I kept hearing how I need to shove my horse forward and make her uncomfortable in the usual position so that she tries the "correct" one. Boo. She has done plenty of sports before, and has shown that she knows how to round. Problem is, making her uncomfortable isn't her style. She would scrunch up hollow and try to bear the discomfort of a thick outside rein/abnormal pressure/etc. paired with constant legging. Ugh. I started the more natural method we like, on the ground, minimal equipment, lunging with a roomy halter and 20ft tether. I would praise her and get excited about her sniffing the grass, and pretty soon she would experimentally lower her neck to a nice Quarter Horse level instead of a giraffe height. I would say Good Girl to let her have the choice of walking, or keeping the gait. She is a Paint from racing lines, so she loves the walk and the gallop as her favorite gaits; her most hind end engagement and use of topline can be seen at those two. So, I would wait until she was walking lively but with a relaxed neck, and then ask for trot. She would snap her head back up and go around looking nasty, but as soon as I saw her lower her head, I gave the verbal praise so she could walk, and pretty soon she realized that the same form in the walk was good to have in the trot; she wasn't made uncomfortable in the trot, all I did was keep her from lagging in pace, but she recognized one form was better than the other.
I was still struggling with getting this under saddle, though. All this talk about shoving her onward and yet restricting her with an outside rein wasn't getting us anywhere solid, so I thought... why shouldn't what I do on the lunge not work in the saddle? So, I worked her for an hour as usual in whatever frame I could best get her in, and at the end she routinely stretched out and relaxed for the cool-down at a walk. I waited for the best moment as on the ground, and asked for trot verbally. She picked it up, went giraffe for a bit, but as I simply kept posting lightly and focused on having the softest hands possible while still having contact, she finally started lowering her head, and after a few times of Good Girl, she very well got the idea.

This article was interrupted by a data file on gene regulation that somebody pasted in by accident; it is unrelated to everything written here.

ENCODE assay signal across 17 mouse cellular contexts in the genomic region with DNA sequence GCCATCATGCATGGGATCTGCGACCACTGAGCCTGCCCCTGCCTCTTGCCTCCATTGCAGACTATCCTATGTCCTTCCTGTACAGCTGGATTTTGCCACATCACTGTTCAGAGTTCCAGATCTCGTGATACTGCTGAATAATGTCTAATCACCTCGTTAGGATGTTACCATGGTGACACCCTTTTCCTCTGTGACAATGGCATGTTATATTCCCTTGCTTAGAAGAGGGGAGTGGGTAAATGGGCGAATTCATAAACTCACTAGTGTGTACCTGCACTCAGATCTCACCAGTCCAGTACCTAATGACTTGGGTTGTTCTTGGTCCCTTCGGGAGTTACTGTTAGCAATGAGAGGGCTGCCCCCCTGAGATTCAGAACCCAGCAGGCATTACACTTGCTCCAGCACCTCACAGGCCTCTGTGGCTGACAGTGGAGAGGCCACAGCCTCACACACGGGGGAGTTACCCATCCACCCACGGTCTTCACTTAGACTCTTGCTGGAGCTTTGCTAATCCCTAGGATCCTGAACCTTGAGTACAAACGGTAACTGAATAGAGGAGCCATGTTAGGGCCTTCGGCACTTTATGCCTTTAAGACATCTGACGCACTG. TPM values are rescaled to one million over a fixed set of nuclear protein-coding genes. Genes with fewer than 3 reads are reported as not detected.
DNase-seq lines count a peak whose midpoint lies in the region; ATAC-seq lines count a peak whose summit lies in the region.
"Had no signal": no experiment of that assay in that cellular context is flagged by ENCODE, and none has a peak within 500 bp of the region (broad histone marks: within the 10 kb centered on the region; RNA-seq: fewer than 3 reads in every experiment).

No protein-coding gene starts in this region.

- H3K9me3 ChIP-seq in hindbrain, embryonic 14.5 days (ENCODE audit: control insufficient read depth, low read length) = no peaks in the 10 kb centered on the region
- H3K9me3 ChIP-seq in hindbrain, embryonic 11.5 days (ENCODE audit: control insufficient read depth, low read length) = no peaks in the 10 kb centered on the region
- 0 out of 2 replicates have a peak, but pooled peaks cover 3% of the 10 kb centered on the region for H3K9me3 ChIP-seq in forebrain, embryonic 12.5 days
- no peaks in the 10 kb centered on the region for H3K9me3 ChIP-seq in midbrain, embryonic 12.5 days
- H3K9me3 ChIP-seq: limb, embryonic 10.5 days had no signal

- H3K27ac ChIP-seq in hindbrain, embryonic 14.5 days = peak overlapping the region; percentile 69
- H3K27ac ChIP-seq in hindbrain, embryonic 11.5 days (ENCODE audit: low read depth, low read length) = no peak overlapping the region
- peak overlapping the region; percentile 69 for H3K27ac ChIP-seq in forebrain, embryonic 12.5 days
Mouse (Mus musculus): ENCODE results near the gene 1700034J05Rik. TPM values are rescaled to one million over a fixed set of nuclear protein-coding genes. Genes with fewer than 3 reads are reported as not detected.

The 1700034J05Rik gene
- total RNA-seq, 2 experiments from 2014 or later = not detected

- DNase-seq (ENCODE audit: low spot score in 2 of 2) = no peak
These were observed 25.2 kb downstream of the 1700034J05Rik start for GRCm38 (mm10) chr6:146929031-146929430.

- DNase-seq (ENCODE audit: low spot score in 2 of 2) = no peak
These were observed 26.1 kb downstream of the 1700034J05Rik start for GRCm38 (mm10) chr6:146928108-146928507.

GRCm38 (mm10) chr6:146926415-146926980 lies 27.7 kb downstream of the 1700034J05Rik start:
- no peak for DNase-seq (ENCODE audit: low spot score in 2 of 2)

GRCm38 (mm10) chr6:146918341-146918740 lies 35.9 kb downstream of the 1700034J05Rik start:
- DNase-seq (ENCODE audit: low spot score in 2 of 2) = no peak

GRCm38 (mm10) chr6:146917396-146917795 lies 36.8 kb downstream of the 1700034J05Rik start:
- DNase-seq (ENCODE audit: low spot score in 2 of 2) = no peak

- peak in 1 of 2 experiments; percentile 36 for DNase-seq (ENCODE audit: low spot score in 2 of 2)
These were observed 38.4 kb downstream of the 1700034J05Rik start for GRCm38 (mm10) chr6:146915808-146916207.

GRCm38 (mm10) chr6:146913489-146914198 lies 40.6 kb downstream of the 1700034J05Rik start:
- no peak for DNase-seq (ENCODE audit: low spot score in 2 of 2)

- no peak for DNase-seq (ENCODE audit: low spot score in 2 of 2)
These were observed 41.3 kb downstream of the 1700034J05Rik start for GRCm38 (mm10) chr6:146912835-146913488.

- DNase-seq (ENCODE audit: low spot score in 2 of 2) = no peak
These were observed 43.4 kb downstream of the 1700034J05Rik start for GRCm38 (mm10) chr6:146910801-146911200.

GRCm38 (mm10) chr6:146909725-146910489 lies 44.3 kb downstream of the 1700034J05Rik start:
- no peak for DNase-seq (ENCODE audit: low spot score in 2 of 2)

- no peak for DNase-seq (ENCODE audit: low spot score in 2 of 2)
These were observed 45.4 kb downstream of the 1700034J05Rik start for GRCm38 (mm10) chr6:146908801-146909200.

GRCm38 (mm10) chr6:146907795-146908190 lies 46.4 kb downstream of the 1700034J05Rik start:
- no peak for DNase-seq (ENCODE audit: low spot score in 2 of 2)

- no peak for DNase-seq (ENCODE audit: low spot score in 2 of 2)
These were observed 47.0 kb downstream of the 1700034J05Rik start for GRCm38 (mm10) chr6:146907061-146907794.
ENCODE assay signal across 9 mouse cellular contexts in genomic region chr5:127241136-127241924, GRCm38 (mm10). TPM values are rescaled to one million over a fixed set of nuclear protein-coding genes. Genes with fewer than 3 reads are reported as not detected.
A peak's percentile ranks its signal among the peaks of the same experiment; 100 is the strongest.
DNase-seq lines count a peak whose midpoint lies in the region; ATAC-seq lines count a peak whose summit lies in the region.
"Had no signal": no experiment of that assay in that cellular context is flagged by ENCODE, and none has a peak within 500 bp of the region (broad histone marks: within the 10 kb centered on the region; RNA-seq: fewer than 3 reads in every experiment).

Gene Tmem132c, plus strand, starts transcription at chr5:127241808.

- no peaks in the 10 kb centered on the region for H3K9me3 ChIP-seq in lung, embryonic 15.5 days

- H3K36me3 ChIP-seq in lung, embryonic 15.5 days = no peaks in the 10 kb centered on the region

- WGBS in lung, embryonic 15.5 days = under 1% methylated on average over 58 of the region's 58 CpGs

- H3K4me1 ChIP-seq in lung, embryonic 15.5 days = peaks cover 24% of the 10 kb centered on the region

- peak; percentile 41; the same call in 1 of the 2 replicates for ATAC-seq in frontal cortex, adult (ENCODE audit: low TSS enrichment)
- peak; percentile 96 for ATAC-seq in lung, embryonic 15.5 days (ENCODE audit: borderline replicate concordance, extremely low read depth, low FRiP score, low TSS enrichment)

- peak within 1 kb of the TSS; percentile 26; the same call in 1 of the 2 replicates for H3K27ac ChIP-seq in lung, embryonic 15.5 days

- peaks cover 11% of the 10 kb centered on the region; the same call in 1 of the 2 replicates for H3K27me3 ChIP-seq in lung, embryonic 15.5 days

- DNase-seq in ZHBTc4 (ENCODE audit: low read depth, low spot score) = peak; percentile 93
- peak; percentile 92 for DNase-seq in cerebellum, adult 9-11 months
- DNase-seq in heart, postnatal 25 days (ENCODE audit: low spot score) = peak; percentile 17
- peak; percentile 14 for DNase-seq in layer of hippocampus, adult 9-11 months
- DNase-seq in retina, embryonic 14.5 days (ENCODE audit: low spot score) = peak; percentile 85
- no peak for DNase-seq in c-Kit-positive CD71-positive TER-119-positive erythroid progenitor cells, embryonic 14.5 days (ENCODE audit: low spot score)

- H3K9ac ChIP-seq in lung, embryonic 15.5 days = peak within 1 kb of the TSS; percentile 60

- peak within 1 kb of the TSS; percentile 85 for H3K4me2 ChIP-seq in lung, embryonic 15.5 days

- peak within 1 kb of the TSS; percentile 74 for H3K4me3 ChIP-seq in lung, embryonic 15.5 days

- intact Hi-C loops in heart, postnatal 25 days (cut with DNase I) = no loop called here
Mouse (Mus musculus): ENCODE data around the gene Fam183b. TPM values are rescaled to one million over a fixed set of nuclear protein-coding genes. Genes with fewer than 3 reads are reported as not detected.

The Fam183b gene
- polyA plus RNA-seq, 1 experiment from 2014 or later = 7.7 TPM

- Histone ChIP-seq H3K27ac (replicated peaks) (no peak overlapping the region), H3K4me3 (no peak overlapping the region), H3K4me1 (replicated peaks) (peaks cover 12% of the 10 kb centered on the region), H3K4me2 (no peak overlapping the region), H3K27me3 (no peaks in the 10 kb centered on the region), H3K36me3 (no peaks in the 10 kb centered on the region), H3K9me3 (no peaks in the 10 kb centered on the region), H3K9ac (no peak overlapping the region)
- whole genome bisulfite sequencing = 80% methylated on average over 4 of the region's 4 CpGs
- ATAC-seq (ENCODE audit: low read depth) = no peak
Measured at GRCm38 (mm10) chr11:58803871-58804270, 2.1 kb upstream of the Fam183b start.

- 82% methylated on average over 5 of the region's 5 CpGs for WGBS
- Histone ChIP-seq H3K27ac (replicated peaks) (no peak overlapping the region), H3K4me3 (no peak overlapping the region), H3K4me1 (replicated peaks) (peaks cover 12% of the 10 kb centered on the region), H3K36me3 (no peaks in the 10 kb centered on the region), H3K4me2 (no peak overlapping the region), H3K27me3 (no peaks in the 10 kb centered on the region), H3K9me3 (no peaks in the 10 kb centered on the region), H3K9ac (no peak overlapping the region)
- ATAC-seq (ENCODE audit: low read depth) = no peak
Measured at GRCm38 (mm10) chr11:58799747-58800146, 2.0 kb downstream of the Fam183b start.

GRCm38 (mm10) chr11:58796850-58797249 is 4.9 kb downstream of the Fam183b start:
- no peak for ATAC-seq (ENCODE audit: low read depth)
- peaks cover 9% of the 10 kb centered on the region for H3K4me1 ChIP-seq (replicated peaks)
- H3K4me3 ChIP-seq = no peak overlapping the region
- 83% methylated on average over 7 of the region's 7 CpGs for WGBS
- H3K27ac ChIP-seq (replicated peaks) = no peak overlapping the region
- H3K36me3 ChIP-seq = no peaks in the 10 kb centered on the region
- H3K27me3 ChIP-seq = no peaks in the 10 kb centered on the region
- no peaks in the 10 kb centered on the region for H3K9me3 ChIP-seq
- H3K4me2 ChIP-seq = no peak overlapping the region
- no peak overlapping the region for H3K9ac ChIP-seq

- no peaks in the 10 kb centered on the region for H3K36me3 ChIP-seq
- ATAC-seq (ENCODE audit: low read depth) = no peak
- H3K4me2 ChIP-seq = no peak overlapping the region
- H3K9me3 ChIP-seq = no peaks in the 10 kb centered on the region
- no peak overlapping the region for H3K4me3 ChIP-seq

I put her in a paddock for free-lunging afterward in a Neck Stretcher set loose, good goodness her hind end was springing/swinging and she had her neck so lovely, anyone could tell she was liking her newfound stretch in trot.
That's it for you then---- have your trainers, of course, but remember to ride and train your horses with your own style. My girl already could move off a light leg aid spritely, so I do have the warning that anyone attempting headset and back rounding should have stop and go under control and as light as can be.